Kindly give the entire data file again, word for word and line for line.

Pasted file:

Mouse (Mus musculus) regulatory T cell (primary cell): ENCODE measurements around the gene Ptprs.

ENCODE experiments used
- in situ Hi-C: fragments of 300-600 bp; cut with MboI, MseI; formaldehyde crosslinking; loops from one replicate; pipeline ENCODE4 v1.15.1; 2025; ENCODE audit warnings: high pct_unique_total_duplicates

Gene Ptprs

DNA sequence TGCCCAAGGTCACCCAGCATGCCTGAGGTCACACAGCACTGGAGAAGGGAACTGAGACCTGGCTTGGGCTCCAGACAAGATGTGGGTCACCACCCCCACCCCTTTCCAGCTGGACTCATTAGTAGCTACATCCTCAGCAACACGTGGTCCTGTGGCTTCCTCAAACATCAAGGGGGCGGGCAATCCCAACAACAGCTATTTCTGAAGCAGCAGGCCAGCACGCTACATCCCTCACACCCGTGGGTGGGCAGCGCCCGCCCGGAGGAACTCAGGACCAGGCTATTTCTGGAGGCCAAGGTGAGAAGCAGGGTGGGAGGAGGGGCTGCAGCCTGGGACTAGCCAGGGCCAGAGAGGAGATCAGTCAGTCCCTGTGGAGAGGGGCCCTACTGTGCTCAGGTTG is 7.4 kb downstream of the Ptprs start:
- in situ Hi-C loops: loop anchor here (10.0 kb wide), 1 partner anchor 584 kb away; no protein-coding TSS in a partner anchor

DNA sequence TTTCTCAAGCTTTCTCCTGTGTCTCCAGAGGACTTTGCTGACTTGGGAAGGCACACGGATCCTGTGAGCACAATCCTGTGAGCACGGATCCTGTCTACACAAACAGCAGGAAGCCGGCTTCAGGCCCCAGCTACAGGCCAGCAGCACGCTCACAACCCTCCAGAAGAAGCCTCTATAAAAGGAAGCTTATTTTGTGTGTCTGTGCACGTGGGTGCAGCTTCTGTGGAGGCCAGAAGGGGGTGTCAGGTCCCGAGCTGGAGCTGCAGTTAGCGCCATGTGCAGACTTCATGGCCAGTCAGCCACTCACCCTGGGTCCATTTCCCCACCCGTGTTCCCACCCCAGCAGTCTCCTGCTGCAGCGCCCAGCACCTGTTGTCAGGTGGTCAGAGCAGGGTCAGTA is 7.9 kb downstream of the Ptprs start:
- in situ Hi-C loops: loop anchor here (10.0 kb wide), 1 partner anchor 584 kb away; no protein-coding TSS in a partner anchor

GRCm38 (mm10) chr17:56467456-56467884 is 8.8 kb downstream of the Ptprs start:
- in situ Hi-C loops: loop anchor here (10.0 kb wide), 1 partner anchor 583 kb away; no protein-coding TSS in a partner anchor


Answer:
Mouse (Mus musculus) regulatory T cell (primary cell): ENCODE measurements around the gene Ptprs.

ENCODE experiments used
- in situ Hi-C: fragments of 300-600 bp; cut with MboI, MseI; formaldehyde crosslinking; loops from one replicate; pipeline ENCODE4 v1.15.1; 2025; ENCODE audit warnings: high pct_unique_total_duplicates

Gene Ptprs

DNA sequence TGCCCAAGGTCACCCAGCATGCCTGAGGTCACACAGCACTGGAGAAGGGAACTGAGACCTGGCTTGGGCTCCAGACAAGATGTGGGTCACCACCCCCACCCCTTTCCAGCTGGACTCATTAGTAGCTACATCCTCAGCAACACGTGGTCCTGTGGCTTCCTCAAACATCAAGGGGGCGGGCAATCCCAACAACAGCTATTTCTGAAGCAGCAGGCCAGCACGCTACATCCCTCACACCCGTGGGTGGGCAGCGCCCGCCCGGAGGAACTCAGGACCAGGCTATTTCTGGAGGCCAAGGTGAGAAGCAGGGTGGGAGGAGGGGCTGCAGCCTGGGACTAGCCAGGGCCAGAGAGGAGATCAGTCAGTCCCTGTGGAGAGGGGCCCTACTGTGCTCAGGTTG is 7.4 kb downstream of the Ptprs start:
- in situ Hi-C loops: loop anchor here (10.0 kb wide), 1 partner anchor 584 kb away; no protein-coding TSS in a partner anchor

DNA sequence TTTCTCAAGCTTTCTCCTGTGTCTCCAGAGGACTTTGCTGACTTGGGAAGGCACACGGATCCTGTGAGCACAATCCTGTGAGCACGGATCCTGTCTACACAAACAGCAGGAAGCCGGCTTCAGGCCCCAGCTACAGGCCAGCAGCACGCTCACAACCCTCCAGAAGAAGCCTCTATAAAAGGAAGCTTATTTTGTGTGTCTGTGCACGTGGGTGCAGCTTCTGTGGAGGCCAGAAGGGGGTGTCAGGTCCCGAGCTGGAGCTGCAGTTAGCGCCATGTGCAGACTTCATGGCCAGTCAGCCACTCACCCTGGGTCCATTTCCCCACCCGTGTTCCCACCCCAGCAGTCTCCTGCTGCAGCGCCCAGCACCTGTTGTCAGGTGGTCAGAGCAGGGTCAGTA is 7.9 kb downstream of the Ptprs start:
- in situ Hi-C loops: loop anchor here (10.0 kb wide), 1 partner anchor 584 kb away; no protein-coding TSS in a partner anchor

GRCm38 (mm10) chr17:56467456-56467884 is 8.8 kb downstream of the Ptprs start:
- in situ Hi-C loops: loop anchor here (10.0 kb wide), 1 partner anchor 583 kb away; no protein-coding TSS in a partner anchor